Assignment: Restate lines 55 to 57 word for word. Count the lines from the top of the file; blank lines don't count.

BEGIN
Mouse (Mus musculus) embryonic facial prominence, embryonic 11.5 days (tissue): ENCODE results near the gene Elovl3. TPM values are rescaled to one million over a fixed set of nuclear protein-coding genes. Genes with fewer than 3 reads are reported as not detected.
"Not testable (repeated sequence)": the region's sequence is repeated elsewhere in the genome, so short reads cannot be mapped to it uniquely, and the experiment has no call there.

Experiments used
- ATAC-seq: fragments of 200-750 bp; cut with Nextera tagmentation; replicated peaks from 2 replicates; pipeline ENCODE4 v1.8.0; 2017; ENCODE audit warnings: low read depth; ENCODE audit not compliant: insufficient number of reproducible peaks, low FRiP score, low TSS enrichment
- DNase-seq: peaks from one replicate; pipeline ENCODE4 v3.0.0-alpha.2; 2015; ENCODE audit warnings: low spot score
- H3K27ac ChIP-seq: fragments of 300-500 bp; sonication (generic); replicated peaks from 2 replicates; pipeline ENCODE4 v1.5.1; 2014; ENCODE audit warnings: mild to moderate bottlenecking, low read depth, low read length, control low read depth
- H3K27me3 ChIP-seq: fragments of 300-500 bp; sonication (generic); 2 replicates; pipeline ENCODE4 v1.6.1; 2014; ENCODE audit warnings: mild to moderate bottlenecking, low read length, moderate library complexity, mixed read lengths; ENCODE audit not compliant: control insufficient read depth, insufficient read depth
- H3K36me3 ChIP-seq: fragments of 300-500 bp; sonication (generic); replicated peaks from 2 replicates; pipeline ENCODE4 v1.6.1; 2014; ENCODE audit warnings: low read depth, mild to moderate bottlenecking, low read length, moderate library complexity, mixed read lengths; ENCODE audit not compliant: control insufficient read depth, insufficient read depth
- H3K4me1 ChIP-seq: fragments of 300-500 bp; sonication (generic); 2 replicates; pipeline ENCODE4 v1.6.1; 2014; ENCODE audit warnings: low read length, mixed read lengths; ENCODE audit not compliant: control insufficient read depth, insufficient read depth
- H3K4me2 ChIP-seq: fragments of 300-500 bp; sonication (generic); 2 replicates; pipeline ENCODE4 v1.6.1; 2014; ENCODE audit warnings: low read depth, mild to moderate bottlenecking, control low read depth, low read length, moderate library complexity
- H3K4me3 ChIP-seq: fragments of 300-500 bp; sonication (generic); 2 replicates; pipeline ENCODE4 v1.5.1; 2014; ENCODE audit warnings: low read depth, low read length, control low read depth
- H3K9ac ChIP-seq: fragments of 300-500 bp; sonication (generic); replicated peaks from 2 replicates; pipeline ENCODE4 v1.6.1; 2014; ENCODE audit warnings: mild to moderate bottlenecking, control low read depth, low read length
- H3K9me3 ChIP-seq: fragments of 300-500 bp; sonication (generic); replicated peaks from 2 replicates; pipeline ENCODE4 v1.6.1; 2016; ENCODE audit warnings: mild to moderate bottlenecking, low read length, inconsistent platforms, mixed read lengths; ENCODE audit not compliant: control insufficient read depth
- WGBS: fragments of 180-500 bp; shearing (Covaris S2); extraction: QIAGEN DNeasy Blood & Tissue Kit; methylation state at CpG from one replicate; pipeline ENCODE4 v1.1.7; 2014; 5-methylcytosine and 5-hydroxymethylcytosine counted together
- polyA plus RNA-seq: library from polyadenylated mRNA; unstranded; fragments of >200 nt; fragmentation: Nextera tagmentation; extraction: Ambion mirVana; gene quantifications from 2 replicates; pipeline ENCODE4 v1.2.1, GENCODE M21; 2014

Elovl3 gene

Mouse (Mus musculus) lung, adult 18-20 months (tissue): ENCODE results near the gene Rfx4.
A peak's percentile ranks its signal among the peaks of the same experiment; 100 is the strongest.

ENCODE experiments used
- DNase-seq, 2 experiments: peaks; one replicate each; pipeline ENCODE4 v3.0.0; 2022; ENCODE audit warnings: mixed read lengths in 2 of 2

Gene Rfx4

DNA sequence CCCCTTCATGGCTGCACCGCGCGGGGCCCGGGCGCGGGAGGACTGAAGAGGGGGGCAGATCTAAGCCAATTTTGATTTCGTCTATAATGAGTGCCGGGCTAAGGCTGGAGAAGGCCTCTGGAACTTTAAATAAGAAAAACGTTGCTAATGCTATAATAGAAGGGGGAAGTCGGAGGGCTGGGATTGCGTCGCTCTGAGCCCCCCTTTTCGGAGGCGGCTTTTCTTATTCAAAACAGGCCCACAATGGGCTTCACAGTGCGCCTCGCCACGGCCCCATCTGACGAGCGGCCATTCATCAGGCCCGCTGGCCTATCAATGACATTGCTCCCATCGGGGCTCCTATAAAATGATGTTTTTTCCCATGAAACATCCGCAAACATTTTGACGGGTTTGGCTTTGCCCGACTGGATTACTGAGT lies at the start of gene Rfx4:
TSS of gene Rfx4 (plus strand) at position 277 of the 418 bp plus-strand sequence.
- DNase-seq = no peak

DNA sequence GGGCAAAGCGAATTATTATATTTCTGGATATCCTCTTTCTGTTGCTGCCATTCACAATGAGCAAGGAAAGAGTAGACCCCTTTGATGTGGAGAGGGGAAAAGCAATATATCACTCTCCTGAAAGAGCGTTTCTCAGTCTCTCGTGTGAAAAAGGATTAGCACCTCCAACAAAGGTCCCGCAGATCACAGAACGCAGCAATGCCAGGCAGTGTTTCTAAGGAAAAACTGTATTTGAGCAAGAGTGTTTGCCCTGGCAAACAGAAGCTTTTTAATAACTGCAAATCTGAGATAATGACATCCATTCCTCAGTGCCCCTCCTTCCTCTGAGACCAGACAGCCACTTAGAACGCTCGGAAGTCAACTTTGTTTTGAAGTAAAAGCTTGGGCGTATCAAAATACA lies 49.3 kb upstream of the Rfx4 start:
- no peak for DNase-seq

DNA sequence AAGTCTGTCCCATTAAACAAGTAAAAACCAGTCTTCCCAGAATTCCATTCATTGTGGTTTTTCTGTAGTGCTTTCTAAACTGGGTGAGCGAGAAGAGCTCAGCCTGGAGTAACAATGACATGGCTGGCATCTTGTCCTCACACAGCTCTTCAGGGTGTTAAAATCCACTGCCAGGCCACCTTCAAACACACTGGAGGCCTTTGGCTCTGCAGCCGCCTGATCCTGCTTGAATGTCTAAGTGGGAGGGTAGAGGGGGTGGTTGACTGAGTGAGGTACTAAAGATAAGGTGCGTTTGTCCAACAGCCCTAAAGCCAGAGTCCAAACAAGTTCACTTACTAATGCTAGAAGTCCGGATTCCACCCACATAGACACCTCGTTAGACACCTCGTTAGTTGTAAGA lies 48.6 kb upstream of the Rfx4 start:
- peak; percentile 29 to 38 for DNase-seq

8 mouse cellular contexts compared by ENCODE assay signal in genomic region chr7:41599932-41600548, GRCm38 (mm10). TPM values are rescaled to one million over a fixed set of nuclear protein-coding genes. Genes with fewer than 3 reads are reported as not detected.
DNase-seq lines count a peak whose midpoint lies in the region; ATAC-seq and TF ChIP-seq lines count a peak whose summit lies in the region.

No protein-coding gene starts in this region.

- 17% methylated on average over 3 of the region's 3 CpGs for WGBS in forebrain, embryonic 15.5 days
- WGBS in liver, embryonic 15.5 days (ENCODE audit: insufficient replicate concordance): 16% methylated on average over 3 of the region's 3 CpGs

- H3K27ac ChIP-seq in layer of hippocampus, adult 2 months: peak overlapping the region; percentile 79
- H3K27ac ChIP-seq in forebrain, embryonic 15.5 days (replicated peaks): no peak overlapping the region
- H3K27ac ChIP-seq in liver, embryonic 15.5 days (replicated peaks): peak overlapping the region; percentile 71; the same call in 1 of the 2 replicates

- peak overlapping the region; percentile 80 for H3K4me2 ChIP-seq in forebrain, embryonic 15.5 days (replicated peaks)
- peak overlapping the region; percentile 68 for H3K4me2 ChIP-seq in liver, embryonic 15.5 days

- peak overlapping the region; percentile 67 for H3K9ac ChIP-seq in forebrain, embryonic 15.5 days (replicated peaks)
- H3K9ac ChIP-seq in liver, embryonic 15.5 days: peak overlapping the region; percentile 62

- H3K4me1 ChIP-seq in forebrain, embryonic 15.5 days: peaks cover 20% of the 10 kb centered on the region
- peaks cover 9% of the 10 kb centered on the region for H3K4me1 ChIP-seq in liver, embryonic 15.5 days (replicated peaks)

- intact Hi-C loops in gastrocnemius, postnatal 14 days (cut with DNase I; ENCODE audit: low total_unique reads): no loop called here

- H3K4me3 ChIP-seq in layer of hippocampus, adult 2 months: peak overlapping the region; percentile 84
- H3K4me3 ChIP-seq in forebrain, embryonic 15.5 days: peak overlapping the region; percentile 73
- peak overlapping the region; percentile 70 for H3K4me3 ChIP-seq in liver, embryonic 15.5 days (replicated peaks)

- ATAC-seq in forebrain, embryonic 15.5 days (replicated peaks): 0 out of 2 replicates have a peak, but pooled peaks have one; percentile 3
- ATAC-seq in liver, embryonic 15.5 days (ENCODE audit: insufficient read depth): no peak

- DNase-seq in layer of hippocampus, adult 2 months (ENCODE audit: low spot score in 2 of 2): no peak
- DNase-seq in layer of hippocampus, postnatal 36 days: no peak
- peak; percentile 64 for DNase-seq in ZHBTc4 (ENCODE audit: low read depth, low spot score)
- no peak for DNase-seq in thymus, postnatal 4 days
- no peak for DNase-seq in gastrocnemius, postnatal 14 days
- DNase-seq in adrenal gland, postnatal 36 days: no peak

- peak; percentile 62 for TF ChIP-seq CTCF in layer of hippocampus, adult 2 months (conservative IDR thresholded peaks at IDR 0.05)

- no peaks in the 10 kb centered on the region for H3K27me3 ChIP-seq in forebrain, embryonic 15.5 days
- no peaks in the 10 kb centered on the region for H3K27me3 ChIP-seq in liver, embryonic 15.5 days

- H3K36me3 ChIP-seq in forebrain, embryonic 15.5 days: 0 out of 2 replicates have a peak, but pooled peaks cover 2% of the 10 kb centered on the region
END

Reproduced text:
- peak; percentile 62 for TF ChIP-seq CTCF in layer of hippocampus, adult 2 months (conservative IDR thresholded peaks at IDR 0.05)

- no peaks in the 10 kb centered on the region for H3K27me3 ChIP-seq in forebrain, embryonic 15.5 days
- no peaks in the 10 kb centered on the region for H3K27me3 ChIP-seq in liver, embryonic 15.5 days